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The New Carbon Tax Will Have Your Car Budget Running on Empty

by:
Alan McQuarrie

On October 3, 2016, our Prime Minister set a firm target in the war against green house gases.  He announced that he is giving the provinces until 2018 to set a minimum price on carbon emissions.  The targets are set at a minimum of $10 per tonne in 2018 rising to $50 per tonne in 2022.  Given the new policy to tax the use of fossil fuels, the cost of operating a gasoline vehicle is set to rise. For the many Canadians struggling with debt problems this cost could be a significant change. 

Maclean’s recently ran an article that was critical of the Canadian Tax Federation’s calculations of the cost of the new carbon tax on the average Canadian household.   The Federation pegs the annual cost of the tax at roughly $2,500 per year.  The analysis by Maclean’s concludes a dramatically lower direct cost of $600 per household.  Narrowing the tax to vehicle costs, Maclean’s estimates that the average household will be on the hook for an extra $224 in gasoline expenses.

I once read an excellent little book with the title, How to Lie with Statistics.  I will never forget that people often turn off their brains when an expert pulls out a set of statistics.  With that in mind, I set about a few simple calculations to find out what the new proposed carbon tax would cost our household.  I was amazed at the result. 

Assuming a rise in the cost of gasoline from $1.00 per litre to $1.30, my household will be paying $1,770 extra each year.  That is dramatically higher than the $224 estimate from Maclean’s. 

We are a family of three that includes three vehicles.  We have ailing parents living in far off cities requiring regular trips every month.  We average a total of 65,000 kilometres for all three vehicles each year.  At the mileage rate calculated for each vehicle, I estimate we use a total of 5,900 litres of gasoline per year. 

Maclean’s estimates the average household fuel use at 2,000 litres (which is low if you have children in soccer clubs or do any significant commuting).  Maclean’s estimates the cost of a $50 per tonne tax at about 11.2 cents per litre of fuel.  For our household, that would be about $660 annually in costs.  However, British Columbia already has a carbon tax at $30 per tonne.  A litre of gasoline in Vancouver is about $1.30 versus $1.00 in Ontario at the moment.  Assuming a rise in the cost of gasoline from $1.00 per litre to $1.30, my household will be paying $1,770 extra each year.  That is dramatically higher than the $224 estimate from Maclean’s.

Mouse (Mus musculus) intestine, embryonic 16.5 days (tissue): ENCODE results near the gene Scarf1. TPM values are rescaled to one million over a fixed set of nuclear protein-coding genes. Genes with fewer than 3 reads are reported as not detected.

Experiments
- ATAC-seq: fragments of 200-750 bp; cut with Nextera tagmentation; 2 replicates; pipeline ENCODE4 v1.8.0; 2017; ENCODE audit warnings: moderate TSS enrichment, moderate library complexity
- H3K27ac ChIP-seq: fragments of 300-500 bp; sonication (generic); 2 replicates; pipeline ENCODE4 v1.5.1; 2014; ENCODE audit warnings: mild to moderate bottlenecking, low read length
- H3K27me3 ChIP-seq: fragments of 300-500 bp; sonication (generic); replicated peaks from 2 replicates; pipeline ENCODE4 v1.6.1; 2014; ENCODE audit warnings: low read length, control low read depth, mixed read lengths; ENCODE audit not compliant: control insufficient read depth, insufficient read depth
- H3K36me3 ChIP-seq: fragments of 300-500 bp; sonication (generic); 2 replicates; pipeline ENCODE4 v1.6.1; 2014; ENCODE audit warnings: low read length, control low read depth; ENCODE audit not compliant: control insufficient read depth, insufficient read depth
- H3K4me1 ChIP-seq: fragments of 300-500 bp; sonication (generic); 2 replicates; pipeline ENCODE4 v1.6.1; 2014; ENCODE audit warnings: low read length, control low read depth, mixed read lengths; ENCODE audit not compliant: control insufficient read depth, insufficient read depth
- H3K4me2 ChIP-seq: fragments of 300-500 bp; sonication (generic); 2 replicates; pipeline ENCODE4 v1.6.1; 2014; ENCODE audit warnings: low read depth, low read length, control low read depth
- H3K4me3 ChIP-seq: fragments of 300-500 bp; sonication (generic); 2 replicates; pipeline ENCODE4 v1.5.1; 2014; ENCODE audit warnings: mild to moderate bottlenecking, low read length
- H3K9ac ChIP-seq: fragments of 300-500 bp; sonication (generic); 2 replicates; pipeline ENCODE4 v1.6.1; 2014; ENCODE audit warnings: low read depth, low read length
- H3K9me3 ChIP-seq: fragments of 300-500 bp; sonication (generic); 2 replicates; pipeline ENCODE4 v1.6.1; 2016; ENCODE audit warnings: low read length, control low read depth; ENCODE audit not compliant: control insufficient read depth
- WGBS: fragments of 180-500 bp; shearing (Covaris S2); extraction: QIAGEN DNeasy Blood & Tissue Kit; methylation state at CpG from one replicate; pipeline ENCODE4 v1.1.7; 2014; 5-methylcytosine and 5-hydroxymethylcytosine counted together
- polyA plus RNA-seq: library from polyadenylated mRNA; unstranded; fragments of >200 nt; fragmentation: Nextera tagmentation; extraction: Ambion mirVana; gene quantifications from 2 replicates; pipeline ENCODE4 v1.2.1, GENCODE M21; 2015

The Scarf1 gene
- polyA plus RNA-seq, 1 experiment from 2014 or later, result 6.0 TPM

In order to prepare for the coming carbon tax on gasoline, here are some tips to keep your budget running smoothly.

  1. Avoid purchases of new trucks and SUVs.  Canadians are buying these vehicles at a fast pace.  While the oil price is at historic lows, it will not stay low for long.  Operating costs for large vehicles are going to rise sharply. 
  1. Experts say we are on the cusp of dramatic technological change in the automotive sector.  Save now for your next vehicle.  In several years, you will find savings from new technology.
  1. Make lifestyle changes to reduce your car use.  Try to live close to where you work, shop, and play. If you need assistance contact our credit counsellors for help. 

In Ontario, we have to look no farther than our Hydro bills to see that government policy can have a dramatic effect on our cost of living.  The Federal Government’s directive to the provinces is progressive and necessary to address the threat of climate change.  However, the cost of operating a gasoline vehicle is set to rise dramatically.  Canadian families need to plan accordingly.  

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